Baltimore, MD—Carnegie’s Ryan Hulett was selected by the Howard Hughes Medical Institute for the 2023 cohort of Hanna Gray Fellows, a group of 25 outstanding early career researchers in the biomedical sciences.
The Hanna Gray program was designed to give fellows “the freedom to explore new scientific territory and follow their curiosity, while seeking answers to challenging scientific questions.” The fellowship provides financial support of up to $1.5 million for up to eight years, which is intended to extend from postdoctoral training through the early period of a faculty position. It is part of HHMI’s broader commitment to advancing inclusion across key career stages in academic science.
“We are thrilled to welcome these exceptional scientists into the HHMI community,” said HHMI Vice President and Chief Scientific Officer Leslie Vosshall. “Each of this year’s Hanna Gray Fellows has the expertise, talent, and ingenuity to make groundbreaking discoveries in the life sciences while developing and inspiring generations of scientists over their career.”
Working in Phillip Cleves’ lab at Carnegie, Hulett’s research focuses on how climate change is impacting interactions between animals and microbes—a fundamental feature of animal biology. He uses symbiotic marine invertebrates, like anemones and corals, which take up algae into their own cells, to understand how intracellular microbes reprogram their host cell’s responses to heat stress conditions. This work will illuminate fundamental cellular and molecular mechanisms underlying animal resilience in response to global warming.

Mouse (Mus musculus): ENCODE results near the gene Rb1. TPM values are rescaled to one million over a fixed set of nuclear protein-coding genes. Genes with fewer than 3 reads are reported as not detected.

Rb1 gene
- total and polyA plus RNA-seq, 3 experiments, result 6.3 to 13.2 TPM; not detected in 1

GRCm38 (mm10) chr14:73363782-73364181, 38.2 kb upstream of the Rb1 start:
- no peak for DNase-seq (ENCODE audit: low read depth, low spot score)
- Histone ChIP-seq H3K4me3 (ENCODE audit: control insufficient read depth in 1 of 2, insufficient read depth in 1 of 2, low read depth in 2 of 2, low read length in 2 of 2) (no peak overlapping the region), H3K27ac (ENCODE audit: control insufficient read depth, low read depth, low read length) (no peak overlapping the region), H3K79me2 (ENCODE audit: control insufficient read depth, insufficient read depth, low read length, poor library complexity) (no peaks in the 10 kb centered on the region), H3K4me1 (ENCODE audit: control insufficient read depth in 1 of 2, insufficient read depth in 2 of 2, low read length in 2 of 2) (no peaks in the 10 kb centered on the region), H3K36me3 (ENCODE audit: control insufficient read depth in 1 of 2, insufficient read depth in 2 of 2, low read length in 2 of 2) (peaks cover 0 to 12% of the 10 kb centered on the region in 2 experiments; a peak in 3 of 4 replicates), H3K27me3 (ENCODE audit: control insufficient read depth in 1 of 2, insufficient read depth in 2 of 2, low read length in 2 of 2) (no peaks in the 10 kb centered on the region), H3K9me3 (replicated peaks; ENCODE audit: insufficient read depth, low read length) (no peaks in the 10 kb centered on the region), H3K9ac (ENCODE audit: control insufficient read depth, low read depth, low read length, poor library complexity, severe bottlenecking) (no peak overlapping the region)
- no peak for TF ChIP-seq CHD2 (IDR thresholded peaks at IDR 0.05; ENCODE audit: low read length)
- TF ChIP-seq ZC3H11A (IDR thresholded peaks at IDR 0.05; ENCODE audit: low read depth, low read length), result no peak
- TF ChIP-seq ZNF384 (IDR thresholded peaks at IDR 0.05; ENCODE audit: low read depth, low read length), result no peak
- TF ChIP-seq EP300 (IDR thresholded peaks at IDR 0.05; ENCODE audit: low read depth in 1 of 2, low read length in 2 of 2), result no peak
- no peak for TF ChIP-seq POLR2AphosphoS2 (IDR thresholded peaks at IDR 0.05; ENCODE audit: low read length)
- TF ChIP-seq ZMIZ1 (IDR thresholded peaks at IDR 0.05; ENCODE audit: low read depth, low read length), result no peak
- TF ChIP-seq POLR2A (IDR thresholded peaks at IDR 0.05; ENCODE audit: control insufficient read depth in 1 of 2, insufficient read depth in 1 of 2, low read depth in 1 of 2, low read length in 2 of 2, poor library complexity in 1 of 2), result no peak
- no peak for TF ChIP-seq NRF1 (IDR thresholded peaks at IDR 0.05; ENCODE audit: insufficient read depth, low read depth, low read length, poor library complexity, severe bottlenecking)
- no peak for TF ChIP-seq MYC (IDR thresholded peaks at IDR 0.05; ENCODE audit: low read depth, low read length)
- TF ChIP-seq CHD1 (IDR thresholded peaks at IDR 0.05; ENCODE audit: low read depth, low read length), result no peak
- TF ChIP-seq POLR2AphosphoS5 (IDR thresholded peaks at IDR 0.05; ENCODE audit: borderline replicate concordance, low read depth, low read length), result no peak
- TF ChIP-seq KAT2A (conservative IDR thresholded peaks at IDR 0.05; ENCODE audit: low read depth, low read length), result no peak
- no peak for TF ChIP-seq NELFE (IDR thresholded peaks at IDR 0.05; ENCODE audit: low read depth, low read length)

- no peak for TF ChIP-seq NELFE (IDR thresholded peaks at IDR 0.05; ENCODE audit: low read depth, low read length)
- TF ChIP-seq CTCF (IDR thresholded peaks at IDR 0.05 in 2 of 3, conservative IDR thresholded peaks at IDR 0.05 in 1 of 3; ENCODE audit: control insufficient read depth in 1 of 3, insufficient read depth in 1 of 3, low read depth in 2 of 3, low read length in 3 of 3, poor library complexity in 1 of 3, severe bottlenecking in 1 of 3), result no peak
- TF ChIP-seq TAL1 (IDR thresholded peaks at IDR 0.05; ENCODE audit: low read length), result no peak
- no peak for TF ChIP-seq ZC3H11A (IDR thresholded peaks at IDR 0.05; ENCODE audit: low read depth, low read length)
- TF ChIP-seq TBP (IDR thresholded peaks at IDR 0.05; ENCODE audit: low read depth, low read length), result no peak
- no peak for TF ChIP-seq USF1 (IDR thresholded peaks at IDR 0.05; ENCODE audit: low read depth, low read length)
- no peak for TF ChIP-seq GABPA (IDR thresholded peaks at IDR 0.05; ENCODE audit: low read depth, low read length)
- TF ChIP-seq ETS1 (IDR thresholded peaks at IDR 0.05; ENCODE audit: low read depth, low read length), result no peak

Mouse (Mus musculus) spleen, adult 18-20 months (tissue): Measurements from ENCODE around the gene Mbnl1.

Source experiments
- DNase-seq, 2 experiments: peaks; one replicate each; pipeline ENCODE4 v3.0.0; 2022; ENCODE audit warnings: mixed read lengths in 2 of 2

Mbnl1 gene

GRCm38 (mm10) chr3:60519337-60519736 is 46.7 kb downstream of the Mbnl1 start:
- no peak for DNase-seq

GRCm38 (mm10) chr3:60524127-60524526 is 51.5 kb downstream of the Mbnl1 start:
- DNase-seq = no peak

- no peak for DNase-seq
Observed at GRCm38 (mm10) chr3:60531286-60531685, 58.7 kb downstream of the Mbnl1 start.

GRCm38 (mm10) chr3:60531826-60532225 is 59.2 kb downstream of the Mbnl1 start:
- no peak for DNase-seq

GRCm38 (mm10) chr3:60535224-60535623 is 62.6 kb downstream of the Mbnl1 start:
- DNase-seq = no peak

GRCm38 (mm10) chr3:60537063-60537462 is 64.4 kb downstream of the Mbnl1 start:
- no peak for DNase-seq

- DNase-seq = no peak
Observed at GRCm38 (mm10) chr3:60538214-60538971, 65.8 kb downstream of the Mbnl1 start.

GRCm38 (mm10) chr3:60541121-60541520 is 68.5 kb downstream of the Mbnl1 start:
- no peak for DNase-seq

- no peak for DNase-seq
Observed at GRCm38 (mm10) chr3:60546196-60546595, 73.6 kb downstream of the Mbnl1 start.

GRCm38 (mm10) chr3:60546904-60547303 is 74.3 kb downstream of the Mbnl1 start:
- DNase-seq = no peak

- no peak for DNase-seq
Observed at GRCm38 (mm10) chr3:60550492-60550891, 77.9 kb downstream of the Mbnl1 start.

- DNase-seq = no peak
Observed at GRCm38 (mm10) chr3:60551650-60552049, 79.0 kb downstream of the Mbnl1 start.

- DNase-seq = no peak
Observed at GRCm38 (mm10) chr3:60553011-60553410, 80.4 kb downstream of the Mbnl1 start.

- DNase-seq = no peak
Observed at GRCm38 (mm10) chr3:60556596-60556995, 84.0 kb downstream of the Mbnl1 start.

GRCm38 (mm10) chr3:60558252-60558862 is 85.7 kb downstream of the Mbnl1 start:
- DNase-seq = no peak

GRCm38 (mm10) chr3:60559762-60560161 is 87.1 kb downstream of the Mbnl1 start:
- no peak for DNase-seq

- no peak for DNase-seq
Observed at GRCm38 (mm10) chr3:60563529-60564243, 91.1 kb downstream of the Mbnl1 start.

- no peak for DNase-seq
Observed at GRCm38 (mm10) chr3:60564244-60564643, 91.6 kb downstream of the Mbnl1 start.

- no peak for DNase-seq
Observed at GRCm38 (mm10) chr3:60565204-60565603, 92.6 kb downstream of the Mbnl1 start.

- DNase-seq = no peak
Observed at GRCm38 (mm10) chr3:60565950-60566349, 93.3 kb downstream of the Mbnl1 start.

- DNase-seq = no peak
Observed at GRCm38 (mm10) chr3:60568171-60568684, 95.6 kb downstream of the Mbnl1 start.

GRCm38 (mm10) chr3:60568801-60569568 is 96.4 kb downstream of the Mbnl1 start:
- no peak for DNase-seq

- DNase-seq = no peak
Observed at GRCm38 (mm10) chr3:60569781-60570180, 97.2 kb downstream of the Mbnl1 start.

“Congratulations to Ryan on this recognition of his creativity, scientific vision, and hard work,” Cleves said. “I am excited to see how his career continues to develop as he taps into the HHMI community as part of this fellowship program.”
Other members of the 2023 class will be working on research related to Parkinson’s disease, aging, the genetic basis of disease susceptibility, the neural building blocks of learning, sustainable insecticides, and more. The fellows will participate in professional development, mentorship, and networking activities with both their peers and the broader community of HHMI scientists.
In keeping with HHMI’s “people, not projects” philosophy, fellows have freedom to change their research focus in pursuit of their evolving interests at any point through the duration of the award.